An 'insurance' cut? An 'insurance' cut?\images\insights\article\cliffs-moher-rainbow-small.jpg January 21 2020 June 7 2019

An 'insurance' cut?

Profits, margins and valuations look attractive regardless of what the Fed may or may not do.
Published June 7 2019
My Content

Back to business this week after two weeks exploring Ireland, where no one we encountered wanted to debate Brexit! Mellow, mellow, mellow people (if only I liked beer...), and now traveling in D.C. and Richmond where the mood among advisors is much the same. “On pause,’’ “a little cautious” and “picking up some bonds” were among comments shared. One particularly mellow advisor, as we discussed tariffs, commented, “We will get past this doo-doo [or something like that], we always do.” “And how impactful are these tariffs anyway?” Yes! I agree with this gentleman! He is really smart! Indeed, corporations enjoy record profit margins, and may very well share the hit of tariffs with consumers. Furthermore, ours is 90% a service economy, which won’t feel the brunt of tariffs. Fed Vice Chair Clarida this week said the central bank had some “insurance cuts’’ in its back pocket and has used them before. Maybe, but it’s very rare during an expansion. When they have come, it’s because there was big trouble. In 1987, it was “Black Monday,’’ with a nearly 22% single-day plunge in the Dow. In 1995, it was the “bond market massacre,’’ a steep sell-off after the Fed sharply raised rates. And in 1998, it was the collapse of hedge-fund giant Long-Term Capital Management amid the Russian and Asian financial crises. This time, what’s the big trouble? A worsening trade war? That may be true for parts of the manufacturing sector but data here and abroad suggest it’s yet to spill over to the much larger and important service sector.

For a moment, forget all this trade angst and Fed insurance talk and look at stock valuations, margins, and revenue and profit growth. Q1’s net margin sits atop its 40-quarter moving average, Leuthold says, meaning the last decade has enjoyed an average level of corporate profitability that’s been higher than at any prior single-quarter peak, something even the foamiest-mouthed stock market bull would have thought unimaginable as the recession came to an end in mid-2009. S&P 500 revenue estimates for 2019 and 2020 have been remarkably stable, keeping forward revenues (the time-weighted average of this year and next year) in record-high territory. Industry analysts expect revenues to grow 4.9% this year and 5.3% next year—solid given discouraging headlines on global trade and economic growth. Since President Trump's May 5th tweet to raise tariffs on $200 billion of Chinese goods from 10% to 25%, consensus estimates have declined just a tenth of a point for 2019 and three-tenths for 2020, indicating that estimates aren’t incorporating much downside risk from fresh tariffs plus the Huawei ban. At current levels, the S&P trailing P/E multiple is 17.9 and the 12-month forward multiple is in line with the long-term average of 15.6. If 2019 and 2020 earnings-per-share estimates prove correct, the S&P is trading at its lowest multiple since 2011!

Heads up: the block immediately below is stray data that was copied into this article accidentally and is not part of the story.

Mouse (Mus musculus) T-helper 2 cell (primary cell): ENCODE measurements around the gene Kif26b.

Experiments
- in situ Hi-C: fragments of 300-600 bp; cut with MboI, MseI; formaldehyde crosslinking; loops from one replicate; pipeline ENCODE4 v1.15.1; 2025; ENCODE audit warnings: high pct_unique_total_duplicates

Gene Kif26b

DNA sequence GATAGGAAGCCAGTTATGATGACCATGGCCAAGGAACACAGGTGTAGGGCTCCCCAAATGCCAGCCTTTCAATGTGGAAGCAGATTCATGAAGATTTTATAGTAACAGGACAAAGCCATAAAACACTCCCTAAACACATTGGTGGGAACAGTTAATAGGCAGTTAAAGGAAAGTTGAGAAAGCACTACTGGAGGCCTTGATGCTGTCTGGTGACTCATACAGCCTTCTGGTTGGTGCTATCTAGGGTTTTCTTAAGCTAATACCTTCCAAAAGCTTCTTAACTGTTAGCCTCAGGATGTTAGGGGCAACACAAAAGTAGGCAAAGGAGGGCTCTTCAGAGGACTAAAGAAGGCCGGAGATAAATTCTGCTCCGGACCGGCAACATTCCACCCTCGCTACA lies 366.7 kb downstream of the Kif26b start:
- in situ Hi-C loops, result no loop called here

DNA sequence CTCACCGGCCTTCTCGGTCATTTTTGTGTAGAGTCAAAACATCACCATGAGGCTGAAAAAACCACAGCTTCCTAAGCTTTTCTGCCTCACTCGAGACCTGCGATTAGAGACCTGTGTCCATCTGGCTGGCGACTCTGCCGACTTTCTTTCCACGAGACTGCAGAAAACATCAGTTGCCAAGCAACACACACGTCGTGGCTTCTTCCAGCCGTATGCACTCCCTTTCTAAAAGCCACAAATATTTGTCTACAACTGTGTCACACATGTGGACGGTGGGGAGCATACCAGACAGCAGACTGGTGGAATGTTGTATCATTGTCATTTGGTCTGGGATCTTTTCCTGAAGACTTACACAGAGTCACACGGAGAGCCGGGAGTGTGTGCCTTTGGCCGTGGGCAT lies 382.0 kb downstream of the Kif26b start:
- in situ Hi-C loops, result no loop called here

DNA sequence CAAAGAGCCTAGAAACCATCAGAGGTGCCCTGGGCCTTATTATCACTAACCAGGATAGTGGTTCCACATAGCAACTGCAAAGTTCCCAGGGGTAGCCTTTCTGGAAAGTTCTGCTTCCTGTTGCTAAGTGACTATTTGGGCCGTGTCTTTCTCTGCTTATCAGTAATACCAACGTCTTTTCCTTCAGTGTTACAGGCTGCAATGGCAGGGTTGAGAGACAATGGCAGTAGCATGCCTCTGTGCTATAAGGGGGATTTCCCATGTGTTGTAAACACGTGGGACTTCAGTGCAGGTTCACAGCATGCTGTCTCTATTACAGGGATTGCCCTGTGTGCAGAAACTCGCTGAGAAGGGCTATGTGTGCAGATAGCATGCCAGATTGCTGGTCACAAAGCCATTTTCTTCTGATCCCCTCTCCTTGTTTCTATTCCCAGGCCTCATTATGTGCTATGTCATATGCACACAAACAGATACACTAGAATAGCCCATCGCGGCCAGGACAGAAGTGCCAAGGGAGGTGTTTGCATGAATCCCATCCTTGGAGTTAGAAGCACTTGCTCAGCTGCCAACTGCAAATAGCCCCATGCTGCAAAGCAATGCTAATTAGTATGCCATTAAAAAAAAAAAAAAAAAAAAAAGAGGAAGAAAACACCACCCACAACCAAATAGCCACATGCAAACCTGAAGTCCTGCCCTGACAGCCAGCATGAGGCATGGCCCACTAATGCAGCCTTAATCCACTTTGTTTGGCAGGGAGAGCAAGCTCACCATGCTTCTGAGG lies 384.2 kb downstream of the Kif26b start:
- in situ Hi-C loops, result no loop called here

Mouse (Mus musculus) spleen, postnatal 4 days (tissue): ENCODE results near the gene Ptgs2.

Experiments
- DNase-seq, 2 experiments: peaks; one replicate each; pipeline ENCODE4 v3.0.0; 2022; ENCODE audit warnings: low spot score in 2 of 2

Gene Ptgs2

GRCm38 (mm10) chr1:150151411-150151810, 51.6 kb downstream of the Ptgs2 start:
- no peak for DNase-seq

Yes, growth has slowed after a Q1 spurt driven by an unsustainable inventory build. The good news is consumer spending is on track for at least 3% annualized growth in Q2, more than double Q1’s anemic pace. Domestic final demand is the basic underpinning for the economy, with overseas developments having little impact. U.S. consumers only react to events that directly affect their balance sheet and pocketbook. The recession’s clock isn’t ticking and won’t as long as domestic demand growth does not run under the economy’s potential growth rate for consecutive quarters, Applied Global Research says. The Fed continues to say it’s data dependent, and the incoming data is generally fine. Unemployment is at a 50-year low, wage growth is rising and consumer confidence at cyclical highs. So the question for the Fed and markets is whether there is anything in the trade war that is big enough to create a meaningful slowdown. So far, the data suggests not. So, why the insurance cuts? I guess that’s what we should expect if the Fed never wants to allow a recession again. Then what? Market melt-up? That would make me worry.